One of the big hurdles to overcome is connectivity. How do you let the machines of different manufacturers communicate with each other? And suppose you have just invested in a good machine, but it turns out that it is not suitable for linking to another system? Can you retrofit appliances?
However, Mennen says, there are still manufacturers who do not want to open their software to third parties. In Germany, the VDMA is now working hard on an open-source standard: OPC-UA. This should make it easier to link systems from different manufacturers.
Objections from manufacturers at home and abroad
Product manager Henk Oosterhuis of the sensor manufacturer SICK also sees these reservations and objections among manufacturers at home and abroad. According to him, linking production processes to the IT environment causes many headaches for companies.
“Companies, for example, are not eager to link their production environment to a Cloud, where things happen that they cannot fully understand, but from which their machines are controlled. They find that scary. And they do have a point there. The impact is quite large. You see that companies are therefore looking for solutions that only work at their own location. Apart from Cloud-like environments. But that means opportunities are lost.”
SICK sensors are actually the eyes in industrial processes. This allows a system to 'see' that a product has been left behind in a transport box in a logistics line. To achieve this, various devices and machines must be linked together.
“We make it possible,” Oosterhuis explains, “to use that data from the sensors on the one hand for machine control and to use that data semi-independently for the IT environment. We are now doing this with sensors that work with a so-called IO link. That is the trend at the moment. But we will also introduce a platform - SICK ConnectX, where we will make all kinds of integration options between sensors and the IT environment even easier.”
According to Oosterhuis, artificial intelligence (AI) will play a major role in these linked production environments. “AI in sensors makes new things possible. Just take a look at components. When it comes to parts that have been nicely and precisely tailored, it is easy for a system to compare them with an example in the computer. This way you can pick out deviating specimens.”
“But try doing that with natural products, such as croissants or other foods. Such products are not really easy to define. However, in the field of inspections, quality checks and location determination, you can make a difference with AI. This brings automatic actions within reach that until now could only be done by a human being. Good example: is the almond on the filled cake correct? Try expressing that in a formula. With AI you can automate that control. This solves the problem of producers who have already automated their production lines, but who still rely on manpower for quality control.”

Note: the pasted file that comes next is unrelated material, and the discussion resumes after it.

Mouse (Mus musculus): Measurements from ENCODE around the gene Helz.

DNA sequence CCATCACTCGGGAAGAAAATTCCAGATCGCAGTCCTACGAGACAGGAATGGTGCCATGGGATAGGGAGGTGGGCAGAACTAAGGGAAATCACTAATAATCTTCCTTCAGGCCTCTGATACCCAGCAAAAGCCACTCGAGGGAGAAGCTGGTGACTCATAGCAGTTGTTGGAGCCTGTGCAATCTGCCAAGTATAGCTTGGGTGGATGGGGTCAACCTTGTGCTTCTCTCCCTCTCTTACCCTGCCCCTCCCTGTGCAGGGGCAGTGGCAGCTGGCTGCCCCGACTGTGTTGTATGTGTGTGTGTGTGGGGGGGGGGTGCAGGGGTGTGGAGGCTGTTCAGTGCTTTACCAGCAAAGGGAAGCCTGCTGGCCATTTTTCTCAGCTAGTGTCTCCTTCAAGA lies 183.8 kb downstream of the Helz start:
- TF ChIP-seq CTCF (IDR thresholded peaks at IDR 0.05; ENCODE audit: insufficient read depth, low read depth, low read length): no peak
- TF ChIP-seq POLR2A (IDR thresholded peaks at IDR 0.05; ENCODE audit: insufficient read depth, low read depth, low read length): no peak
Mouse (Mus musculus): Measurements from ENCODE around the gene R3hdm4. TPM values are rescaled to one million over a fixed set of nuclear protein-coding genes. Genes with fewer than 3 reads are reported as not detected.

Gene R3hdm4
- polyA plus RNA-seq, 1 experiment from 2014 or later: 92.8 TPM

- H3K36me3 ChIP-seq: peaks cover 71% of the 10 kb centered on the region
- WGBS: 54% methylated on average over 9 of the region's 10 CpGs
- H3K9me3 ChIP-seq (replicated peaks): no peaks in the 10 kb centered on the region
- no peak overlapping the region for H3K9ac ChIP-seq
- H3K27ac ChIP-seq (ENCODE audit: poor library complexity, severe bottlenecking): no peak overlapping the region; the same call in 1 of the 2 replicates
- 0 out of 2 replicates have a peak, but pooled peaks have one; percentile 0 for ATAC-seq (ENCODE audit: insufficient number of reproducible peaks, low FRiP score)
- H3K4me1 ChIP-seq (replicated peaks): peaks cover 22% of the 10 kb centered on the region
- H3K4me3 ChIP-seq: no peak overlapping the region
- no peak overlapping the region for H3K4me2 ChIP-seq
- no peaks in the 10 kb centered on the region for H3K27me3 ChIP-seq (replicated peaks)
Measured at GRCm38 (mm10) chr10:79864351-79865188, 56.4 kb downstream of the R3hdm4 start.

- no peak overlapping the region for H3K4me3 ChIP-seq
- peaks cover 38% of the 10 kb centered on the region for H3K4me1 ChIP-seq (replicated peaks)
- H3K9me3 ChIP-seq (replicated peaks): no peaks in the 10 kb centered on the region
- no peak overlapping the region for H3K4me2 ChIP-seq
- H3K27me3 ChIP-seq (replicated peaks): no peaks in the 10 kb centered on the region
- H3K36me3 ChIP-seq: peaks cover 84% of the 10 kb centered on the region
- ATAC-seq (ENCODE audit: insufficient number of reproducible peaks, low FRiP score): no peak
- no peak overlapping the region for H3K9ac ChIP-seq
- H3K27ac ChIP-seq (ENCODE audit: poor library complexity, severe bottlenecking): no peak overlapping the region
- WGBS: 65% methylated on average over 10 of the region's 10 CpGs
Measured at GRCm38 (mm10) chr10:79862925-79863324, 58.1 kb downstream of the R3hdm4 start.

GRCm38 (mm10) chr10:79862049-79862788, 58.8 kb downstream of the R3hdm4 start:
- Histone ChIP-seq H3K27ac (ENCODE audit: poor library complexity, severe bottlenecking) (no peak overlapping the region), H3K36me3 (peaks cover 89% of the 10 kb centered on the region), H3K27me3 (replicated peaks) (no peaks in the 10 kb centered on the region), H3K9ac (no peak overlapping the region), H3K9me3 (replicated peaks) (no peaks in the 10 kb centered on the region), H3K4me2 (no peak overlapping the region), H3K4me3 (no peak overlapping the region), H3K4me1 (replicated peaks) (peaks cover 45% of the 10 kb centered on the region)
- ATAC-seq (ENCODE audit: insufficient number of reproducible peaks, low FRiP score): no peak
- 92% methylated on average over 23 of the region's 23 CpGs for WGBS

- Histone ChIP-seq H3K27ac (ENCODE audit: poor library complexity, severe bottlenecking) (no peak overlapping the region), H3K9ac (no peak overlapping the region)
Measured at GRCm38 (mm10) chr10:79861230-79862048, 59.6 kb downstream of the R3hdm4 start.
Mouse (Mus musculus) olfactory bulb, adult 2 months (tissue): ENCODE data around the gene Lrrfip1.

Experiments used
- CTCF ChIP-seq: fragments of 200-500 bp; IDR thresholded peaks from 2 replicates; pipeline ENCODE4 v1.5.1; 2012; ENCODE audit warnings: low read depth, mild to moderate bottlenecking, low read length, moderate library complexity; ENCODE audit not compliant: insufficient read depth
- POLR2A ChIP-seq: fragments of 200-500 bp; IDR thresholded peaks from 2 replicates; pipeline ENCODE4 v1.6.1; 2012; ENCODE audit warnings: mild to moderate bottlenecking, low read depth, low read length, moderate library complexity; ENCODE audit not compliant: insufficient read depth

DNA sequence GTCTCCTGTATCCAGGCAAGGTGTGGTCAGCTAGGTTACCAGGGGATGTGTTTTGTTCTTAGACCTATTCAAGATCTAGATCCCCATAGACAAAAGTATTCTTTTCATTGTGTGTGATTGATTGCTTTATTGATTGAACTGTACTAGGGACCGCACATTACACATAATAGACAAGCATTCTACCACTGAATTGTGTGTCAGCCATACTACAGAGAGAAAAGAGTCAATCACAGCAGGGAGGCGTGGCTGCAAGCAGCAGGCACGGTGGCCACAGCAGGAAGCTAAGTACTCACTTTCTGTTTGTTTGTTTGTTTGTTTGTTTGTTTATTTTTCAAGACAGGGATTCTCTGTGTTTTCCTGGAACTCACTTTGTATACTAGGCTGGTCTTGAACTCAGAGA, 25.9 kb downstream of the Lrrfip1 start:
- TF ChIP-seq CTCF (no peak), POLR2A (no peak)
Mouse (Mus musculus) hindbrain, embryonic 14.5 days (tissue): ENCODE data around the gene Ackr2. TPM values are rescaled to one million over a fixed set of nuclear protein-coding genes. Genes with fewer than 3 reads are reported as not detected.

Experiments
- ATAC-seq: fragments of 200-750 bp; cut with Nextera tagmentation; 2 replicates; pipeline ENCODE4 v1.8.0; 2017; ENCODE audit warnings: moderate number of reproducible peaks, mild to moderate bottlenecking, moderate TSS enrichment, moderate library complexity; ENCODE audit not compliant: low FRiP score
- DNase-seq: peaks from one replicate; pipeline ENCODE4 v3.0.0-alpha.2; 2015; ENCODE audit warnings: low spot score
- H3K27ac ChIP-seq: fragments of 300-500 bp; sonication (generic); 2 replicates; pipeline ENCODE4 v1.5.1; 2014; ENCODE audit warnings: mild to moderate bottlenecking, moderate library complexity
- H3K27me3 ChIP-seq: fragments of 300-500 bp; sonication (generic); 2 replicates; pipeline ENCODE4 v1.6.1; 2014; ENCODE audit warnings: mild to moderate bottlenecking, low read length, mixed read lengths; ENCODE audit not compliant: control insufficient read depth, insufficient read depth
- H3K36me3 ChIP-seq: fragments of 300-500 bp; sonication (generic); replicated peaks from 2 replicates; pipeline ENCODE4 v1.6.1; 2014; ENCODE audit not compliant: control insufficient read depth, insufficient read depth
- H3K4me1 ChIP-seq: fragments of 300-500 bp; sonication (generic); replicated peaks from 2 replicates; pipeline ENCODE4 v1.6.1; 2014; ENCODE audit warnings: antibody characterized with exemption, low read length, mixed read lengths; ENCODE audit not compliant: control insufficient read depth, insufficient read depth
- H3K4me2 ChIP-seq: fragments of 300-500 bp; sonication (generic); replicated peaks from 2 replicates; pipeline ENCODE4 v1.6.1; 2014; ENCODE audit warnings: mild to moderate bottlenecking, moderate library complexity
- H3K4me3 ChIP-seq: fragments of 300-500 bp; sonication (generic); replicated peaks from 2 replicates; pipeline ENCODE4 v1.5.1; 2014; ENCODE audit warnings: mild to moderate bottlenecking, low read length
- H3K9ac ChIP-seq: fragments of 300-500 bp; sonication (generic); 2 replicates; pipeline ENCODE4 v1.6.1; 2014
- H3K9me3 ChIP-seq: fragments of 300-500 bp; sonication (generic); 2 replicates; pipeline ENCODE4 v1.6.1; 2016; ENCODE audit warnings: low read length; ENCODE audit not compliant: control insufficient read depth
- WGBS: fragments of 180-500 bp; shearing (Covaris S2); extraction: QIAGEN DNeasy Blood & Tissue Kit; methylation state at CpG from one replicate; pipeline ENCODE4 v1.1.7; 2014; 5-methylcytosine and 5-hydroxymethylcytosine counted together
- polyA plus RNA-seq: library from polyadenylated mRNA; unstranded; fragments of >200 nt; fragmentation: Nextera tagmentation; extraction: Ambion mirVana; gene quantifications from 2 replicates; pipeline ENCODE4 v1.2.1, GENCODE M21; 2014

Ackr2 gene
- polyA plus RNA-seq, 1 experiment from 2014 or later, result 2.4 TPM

Different applications in an informal setting
According to Oosterhuis, such a system works best if the systems are linked in a Cloud. After all, the AI sensor must have thousands of examples of how an almond can properly sit on a filled cake. You can easily process those examples in the Cloud. SICK offers both systems that work autonomously on site and AI sensors that are linked to a Cloud. “You see those kinds of models emerging now.
In his opinion, the VRM trade fair is precisely the place to discuss the pros and cons of the various applications in an informal setting. “Here you see buyers and suppliers talking to each other. You can very easily put a problem on the table and ask an exhibitor what he offers as a solution for a certain specific problem in the field of vision, robotics or motion. That is also a reason for us to participate. And it's fun too. I always find them inspiring sessions.”
Oosterhuis remembers well how a manufacturer of precision parts approached him at the trade fair last year. “He had those parts he produced checked manually. He also lacked a quality report on those parts made. He wanted to know how to automate that. We suggested having our sensors check the individual product on the basis of the original product description and recording this in a report with a photo. This way you know that all parts that are delivered meet those requirements exactly. In fact, it gives you a leg to stand on if there are complaints afterwards that the product was delivered damaged. With that sensor report you can prove for each part that it was correct when it left the factory.”
Vision, Robotics & Motion will take place on 7 and 8 June in the Brabanthallen in 's-Hertogenbosch. For 20 years this trade fair has been the place where you can discover smart production automation solutions for the manufacturing industry. Your visit is free on both days, sign up here.